Summer Child Custody and Support Issues
Trying to figure out child custody and support for the summer can be difficult even for couples who still work together amicably, as having the kids out of school completely disrupts the predictable schedule offered by the school year. Of course, both parents will want to make sure that the child support arrangement remains fair and they get to spend an adequate amount of time with their children while they’re out of school on summer vacation.
Dividing Parenting Time During the Summer
When dividing parenting time for your children’s summer vacation, you and your co-parent should look to maintain a schedule and consistency, as those will best serve your children. How you and your child’s other parent divide parenting time for the summer will depend on you and your co-parent’s situation:
- When parents live close by to one another: If parents live close by to one another (such as within the same county or a few towns apart), parents have more flexibility to divide up parenting time more finely into different parts of the day, including mornings, afternoons, and evenings/overnights, depending on your children’s other activities in a day, such as playdates, parties, or day camps.
- When parents live far away from one another: When parents live far apart, such as in different states, it may be helpful to plan out the entire summer, with each parent getting blocks of time lasting weeks or even months depending on the time and expense to exchange custody and how parenting time is divided during the school year. Having large blocks of parenting time for each parent can be helpful where children need consistency.
- When parents live an intermediate distance from one another: If parents live far apart but in the same state, a summer parenting time schedule can have a little more flexibility. One popular arrangement is the “week on, week off,” where each parent has parenting time in one-week blocks. This also provides flexibility to parents as they can take some relaxation or vacation time in the summer without parenting responsibilities.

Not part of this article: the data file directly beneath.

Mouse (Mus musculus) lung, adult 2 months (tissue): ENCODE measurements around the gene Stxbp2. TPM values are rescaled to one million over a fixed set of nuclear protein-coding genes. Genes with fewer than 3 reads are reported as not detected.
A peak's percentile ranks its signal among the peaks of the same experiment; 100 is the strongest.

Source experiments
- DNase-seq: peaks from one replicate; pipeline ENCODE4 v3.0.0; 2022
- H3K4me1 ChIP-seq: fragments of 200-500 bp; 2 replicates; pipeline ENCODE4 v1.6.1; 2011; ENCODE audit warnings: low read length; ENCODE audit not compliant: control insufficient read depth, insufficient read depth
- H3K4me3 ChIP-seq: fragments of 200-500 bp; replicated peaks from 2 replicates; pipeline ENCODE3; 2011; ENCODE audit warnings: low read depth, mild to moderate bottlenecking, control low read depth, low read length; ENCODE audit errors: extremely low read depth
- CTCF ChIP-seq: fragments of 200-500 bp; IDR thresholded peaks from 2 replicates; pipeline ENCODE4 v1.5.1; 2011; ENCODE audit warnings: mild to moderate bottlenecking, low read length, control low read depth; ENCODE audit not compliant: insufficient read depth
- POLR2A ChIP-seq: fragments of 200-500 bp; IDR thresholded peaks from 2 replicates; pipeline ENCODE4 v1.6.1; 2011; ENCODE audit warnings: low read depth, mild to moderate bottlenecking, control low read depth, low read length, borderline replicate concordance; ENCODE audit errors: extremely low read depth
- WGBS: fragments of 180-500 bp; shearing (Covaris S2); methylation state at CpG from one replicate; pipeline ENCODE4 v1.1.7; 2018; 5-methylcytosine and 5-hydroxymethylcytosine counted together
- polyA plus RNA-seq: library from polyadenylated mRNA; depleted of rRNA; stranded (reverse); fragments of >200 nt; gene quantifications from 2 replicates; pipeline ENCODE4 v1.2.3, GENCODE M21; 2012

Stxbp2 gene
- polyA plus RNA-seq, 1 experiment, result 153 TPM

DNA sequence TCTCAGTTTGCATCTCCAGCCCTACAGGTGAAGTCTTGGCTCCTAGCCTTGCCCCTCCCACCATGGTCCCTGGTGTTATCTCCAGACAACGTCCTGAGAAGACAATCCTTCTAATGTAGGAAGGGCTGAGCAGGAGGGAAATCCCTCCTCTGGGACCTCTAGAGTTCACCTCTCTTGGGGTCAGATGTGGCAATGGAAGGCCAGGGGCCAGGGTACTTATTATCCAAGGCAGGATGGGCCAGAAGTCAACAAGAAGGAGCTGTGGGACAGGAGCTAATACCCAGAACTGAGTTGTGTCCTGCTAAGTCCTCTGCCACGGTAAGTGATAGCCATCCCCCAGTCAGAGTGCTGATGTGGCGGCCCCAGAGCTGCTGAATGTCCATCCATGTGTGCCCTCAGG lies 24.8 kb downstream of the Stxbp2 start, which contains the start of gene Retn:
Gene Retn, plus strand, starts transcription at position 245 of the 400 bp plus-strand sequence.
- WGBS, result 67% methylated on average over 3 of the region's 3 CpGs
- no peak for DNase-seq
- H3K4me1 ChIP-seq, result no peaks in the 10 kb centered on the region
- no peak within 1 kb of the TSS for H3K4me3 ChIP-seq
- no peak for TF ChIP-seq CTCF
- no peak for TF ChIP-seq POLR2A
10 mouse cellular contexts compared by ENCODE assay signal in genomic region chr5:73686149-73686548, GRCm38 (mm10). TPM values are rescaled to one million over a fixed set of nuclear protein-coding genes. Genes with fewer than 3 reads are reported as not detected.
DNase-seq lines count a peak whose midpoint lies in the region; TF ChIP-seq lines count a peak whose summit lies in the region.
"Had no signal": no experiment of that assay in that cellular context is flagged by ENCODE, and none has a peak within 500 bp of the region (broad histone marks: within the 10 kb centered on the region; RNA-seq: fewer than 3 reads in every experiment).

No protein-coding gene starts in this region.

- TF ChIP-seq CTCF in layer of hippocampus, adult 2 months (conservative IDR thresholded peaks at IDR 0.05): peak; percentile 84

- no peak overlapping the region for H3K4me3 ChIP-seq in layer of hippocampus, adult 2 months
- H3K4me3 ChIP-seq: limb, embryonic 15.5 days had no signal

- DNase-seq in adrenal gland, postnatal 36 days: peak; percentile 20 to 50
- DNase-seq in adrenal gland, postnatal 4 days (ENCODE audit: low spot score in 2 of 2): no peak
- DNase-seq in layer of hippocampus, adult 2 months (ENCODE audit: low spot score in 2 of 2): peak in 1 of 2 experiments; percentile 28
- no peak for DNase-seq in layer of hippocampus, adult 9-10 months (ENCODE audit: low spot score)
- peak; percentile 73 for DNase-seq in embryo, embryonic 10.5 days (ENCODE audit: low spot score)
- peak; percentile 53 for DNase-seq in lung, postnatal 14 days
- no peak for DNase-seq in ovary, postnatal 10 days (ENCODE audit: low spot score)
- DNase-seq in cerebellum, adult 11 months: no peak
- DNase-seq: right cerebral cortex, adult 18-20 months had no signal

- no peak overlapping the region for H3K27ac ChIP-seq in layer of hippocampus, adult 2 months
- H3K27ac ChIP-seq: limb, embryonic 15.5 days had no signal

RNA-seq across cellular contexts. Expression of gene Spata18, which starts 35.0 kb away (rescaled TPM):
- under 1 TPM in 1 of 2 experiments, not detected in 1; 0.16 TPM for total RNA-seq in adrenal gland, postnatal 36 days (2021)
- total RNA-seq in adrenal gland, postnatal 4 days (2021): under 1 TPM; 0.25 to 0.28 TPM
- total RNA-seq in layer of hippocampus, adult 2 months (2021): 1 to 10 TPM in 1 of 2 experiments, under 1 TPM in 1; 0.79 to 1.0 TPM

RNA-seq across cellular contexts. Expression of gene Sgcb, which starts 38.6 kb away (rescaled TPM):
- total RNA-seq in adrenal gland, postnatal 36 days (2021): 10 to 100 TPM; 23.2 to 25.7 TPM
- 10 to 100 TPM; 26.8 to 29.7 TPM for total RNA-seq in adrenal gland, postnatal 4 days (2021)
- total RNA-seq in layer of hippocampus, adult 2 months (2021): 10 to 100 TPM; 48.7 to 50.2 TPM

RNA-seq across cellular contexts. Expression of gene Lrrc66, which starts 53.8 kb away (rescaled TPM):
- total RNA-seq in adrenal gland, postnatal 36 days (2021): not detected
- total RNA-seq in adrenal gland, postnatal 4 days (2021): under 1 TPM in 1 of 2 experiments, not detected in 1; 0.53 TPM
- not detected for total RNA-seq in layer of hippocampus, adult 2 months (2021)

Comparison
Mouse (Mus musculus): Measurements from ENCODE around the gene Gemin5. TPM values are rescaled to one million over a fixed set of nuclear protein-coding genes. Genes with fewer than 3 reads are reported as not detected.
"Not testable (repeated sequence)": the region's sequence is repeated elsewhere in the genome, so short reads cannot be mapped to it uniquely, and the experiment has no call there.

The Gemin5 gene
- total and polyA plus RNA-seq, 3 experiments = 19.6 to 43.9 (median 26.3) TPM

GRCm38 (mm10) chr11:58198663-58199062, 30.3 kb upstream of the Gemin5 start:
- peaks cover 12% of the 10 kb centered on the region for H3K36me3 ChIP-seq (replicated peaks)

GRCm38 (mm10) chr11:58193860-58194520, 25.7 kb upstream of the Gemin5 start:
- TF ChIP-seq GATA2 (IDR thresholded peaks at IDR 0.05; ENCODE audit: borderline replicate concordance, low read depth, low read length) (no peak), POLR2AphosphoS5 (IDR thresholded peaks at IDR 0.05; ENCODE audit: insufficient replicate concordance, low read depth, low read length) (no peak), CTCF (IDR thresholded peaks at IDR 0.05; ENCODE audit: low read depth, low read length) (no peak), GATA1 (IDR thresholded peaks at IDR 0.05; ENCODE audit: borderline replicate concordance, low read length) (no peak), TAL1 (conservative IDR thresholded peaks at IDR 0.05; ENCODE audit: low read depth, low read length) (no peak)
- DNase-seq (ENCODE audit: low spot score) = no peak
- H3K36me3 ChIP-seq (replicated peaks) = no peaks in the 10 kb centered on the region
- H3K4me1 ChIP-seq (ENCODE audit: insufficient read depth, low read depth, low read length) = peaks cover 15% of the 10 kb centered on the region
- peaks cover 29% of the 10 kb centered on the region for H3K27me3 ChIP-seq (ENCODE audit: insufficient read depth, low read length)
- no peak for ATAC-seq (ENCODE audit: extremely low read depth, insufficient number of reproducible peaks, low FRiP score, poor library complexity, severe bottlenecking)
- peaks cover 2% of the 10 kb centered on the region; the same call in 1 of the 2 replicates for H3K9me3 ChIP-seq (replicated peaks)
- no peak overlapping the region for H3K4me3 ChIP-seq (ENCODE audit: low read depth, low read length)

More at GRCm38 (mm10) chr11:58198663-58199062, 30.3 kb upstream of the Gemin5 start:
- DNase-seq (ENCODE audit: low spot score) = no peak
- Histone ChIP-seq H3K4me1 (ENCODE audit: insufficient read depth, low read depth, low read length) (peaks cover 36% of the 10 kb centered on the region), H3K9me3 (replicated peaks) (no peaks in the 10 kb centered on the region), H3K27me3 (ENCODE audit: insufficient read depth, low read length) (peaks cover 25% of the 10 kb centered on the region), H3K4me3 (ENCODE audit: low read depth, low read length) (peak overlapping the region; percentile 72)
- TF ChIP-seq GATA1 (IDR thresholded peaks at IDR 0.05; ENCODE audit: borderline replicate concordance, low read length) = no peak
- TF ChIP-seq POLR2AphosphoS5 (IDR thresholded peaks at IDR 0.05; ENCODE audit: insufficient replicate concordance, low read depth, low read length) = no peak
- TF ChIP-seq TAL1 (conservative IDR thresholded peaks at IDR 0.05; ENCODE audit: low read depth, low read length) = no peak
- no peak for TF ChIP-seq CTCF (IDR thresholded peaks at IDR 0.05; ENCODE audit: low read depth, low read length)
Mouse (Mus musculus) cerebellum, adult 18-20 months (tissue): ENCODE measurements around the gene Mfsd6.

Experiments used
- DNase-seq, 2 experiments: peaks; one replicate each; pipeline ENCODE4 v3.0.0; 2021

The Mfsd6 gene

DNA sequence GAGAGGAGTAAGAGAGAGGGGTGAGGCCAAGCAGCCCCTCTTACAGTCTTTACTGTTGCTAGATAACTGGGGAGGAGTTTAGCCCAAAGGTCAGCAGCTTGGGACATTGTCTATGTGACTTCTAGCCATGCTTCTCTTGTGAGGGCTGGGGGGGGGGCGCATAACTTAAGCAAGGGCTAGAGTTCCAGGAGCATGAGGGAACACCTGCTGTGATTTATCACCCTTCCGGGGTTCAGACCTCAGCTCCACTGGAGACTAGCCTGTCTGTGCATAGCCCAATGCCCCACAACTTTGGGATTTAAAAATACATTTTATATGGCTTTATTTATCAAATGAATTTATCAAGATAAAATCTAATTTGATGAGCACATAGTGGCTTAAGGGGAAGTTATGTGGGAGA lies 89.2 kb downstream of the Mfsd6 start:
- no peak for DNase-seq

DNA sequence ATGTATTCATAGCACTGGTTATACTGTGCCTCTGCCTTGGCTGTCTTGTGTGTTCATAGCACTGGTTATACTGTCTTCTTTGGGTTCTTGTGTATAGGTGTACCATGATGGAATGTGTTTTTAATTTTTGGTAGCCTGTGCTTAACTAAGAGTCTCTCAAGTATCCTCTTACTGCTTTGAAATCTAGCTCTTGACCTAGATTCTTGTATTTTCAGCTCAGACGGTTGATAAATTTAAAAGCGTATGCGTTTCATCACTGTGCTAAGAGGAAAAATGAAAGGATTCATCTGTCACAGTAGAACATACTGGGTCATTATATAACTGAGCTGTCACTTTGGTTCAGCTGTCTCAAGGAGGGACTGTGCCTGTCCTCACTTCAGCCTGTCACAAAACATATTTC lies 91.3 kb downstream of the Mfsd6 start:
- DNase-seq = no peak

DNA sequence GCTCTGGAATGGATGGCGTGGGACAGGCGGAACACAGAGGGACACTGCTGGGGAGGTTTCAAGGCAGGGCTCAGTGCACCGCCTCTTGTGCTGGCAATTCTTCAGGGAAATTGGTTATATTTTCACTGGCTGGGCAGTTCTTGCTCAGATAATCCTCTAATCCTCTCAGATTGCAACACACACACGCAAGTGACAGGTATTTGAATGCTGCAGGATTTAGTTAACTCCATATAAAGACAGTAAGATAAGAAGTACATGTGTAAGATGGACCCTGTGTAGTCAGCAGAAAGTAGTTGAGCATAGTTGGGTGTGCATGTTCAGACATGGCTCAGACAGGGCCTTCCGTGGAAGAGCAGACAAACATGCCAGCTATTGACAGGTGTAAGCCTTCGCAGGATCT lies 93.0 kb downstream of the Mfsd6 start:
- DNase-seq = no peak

Children’s Summer Activities
Parents may decide to have their children participate in structured summer programs, such as day camps, sleepover camps, or sports camps. Depending on your relationship with your child’s other parent, it can be helpful to structure your children’s summer activities or a process for reaching an agreement about summer activities into your divorce or child custody agreement. Most importantly, you do not want to let summer activities suggested by your ex cut into your own parenting time.
Similarly, you may want to consider negotiating into your divorce or child custody agreement defined blocks of time where you can take your children on an extended summer vacation of a week or more.
A Family Law Attorney Can Help
If you want to ensure that a child custody and support arrangement is fair to you and your children during the summer, an experienced family law attorney can help you negotiate an agreement that makes determining your summer plans easy for you and your family and can provide critical advice as you work to arrange details for your family each summer.
Contact a Cherry Hill Family Law Attorney for a Consultation About Child Custody in New Jersey Today
If you are thinking about filing for divorce, or if you have already started the divorce process and are dealing with another matter such as child custody, child support, or division of assets, you need to speak with a qualified attorney. Family law attorney, Lois Garber Schwartz, Esq. represents clients throughout Southern New Jersey including Voorhees, Lindenwold, Haddon Township, and Collingswood. We understand how challenging this time can be for you, which is why we will fight hard to protect your interests, and the interests of your loved ones, throughout the legal process. Call us at (856) 482-8799 or fill out our confidential contact form to schedule a consultation. We have an office conveniently located at 1040 Kings Hwy. N., Suite 202, Cherry Hill, NJ 08034.
The articles on this blog are for informative purposes only and are no substitute for legal advice or an attorney-client relationship. If you are seeking legal advice, please contact our law firm directly.